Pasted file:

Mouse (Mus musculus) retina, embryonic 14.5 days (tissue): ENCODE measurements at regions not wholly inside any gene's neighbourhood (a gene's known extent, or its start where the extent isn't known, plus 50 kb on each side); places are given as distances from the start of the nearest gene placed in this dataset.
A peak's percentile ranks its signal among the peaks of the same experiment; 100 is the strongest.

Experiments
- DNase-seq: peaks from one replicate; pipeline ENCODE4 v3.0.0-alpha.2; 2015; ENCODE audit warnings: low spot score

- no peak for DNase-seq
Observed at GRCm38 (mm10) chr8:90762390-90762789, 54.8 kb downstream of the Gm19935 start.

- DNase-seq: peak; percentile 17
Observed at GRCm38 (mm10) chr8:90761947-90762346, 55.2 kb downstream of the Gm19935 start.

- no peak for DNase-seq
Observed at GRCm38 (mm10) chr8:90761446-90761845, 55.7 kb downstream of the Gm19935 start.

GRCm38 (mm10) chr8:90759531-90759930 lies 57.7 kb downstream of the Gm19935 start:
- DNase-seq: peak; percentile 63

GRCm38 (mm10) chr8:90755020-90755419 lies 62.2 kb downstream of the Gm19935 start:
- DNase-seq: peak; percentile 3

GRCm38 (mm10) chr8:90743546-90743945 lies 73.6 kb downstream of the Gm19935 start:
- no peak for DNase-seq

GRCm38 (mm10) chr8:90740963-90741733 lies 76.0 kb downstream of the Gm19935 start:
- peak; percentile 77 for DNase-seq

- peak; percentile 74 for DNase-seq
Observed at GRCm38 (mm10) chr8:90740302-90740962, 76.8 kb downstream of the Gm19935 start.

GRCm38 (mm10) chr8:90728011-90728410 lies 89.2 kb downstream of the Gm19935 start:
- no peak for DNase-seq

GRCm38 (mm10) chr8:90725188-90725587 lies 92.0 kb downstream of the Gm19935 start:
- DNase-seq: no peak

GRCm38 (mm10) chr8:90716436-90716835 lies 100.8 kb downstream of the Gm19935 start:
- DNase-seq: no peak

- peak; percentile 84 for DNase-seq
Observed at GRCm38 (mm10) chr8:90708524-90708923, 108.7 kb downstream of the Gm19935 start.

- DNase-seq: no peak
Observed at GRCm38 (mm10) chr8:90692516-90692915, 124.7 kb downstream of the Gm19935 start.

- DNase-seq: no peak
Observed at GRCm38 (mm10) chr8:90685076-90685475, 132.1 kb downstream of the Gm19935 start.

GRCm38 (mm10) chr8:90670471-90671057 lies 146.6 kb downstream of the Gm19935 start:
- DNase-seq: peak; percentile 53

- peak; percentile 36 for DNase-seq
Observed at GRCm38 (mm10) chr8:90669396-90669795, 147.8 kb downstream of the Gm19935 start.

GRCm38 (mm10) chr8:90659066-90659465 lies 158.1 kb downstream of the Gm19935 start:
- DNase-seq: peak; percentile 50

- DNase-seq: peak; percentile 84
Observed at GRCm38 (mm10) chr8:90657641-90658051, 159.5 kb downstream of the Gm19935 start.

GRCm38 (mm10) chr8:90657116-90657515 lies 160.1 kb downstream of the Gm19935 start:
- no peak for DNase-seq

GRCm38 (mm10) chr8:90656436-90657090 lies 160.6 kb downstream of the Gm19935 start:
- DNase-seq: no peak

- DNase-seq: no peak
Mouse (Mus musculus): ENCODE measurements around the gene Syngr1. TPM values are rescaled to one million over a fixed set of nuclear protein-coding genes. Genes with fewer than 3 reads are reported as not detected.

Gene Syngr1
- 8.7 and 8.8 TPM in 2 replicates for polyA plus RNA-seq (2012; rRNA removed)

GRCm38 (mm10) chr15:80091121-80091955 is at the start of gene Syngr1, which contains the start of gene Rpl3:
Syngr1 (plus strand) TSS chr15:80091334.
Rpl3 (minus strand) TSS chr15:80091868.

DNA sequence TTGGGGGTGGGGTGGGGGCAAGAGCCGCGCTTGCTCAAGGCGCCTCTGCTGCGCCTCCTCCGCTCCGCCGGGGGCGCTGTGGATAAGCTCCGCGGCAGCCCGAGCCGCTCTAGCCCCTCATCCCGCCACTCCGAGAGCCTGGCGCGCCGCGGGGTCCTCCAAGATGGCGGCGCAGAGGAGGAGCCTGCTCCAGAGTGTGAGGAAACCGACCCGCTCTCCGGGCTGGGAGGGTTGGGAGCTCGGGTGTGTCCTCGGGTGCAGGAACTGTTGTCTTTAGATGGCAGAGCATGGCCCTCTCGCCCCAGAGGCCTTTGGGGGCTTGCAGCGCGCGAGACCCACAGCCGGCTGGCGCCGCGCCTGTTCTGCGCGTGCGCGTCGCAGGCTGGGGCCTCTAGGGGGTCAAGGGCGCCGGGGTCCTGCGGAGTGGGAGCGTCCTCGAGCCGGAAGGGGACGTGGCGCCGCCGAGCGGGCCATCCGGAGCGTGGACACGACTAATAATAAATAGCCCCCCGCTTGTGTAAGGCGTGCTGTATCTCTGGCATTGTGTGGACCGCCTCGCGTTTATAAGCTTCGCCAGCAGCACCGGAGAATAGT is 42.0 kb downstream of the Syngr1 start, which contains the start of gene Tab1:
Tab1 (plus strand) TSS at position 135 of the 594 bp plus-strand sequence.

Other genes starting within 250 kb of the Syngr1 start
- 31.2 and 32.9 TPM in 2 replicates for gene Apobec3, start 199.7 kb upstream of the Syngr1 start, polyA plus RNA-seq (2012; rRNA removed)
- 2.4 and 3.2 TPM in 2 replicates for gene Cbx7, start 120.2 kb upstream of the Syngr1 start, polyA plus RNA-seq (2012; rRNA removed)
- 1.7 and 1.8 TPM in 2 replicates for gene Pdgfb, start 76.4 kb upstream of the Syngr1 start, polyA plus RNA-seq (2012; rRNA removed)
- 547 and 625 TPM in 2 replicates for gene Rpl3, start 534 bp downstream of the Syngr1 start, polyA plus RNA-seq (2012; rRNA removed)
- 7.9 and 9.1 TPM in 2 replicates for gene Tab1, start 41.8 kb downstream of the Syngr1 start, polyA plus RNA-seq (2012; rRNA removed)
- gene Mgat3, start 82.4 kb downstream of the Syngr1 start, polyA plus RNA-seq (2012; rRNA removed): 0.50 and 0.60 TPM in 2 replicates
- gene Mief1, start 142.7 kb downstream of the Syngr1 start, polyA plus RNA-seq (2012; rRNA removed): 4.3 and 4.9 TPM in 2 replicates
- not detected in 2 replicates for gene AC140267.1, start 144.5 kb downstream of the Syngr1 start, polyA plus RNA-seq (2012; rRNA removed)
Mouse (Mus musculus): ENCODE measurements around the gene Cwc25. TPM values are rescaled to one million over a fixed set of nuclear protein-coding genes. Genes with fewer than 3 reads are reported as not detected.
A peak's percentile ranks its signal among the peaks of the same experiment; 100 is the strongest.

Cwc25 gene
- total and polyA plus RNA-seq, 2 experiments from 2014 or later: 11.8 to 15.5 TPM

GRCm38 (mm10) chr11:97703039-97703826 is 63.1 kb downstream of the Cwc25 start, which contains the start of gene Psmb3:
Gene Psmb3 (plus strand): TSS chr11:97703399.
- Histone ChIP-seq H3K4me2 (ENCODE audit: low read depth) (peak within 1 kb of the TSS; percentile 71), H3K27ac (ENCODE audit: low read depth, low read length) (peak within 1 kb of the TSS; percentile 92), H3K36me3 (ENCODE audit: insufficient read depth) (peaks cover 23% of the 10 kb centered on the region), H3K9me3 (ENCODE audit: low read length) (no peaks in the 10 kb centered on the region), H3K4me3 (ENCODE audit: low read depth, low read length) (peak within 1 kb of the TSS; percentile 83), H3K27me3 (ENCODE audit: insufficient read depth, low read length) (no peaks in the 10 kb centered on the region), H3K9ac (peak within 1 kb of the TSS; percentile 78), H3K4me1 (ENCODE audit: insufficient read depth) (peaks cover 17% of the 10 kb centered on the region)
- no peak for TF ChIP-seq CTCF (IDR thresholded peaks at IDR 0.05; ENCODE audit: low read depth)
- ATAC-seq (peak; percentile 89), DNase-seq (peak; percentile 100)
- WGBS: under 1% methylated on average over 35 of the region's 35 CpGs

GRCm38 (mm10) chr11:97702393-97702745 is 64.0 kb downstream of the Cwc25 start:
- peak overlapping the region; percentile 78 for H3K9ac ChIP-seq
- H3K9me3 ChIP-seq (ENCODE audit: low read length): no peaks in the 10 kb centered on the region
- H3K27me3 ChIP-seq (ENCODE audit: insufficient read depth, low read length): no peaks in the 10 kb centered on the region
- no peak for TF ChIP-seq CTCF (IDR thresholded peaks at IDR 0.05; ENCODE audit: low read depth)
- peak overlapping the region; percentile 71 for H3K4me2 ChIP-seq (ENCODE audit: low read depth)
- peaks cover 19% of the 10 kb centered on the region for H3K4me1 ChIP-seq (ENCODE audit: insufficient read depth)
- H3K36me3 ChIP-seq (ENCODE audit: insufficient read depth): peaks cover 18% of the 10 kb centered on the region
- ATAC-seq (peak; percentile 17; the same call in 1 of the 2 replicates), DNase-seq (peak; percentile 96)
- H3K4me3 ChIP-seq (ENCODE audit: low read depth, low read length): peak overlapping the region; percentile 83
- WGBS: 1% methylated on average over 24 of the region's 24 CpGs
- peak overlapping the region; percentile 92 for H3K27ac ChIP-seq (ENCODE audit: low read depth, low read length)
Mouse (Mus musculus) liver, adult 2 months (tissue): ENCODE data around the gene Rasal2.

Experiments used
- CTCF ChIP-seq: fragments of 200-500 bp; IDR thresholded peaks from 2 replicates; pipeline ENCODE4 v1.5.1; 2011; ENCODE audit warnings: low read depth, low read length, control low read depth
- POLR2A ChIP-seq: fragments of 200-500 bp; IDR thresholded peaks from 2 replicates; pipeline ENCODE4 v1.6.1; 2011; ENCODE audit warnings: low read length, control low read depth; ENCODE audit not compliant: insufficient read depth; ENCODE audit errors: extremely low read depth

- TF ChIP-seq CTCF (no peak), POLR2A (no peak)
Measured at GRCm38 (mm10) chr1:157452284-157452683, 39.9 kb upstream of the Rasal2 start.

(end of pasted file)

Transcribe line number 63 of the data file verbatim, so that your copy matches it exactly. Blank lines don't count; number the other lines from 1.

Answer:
Mouse (Mus musculus): ENCODE measurements around the gene Cwc25. TPM values are rescaled to one million over a fixed set of nuclear protein-coding genes. Genes with fewer than 3 reads are reported as not detected.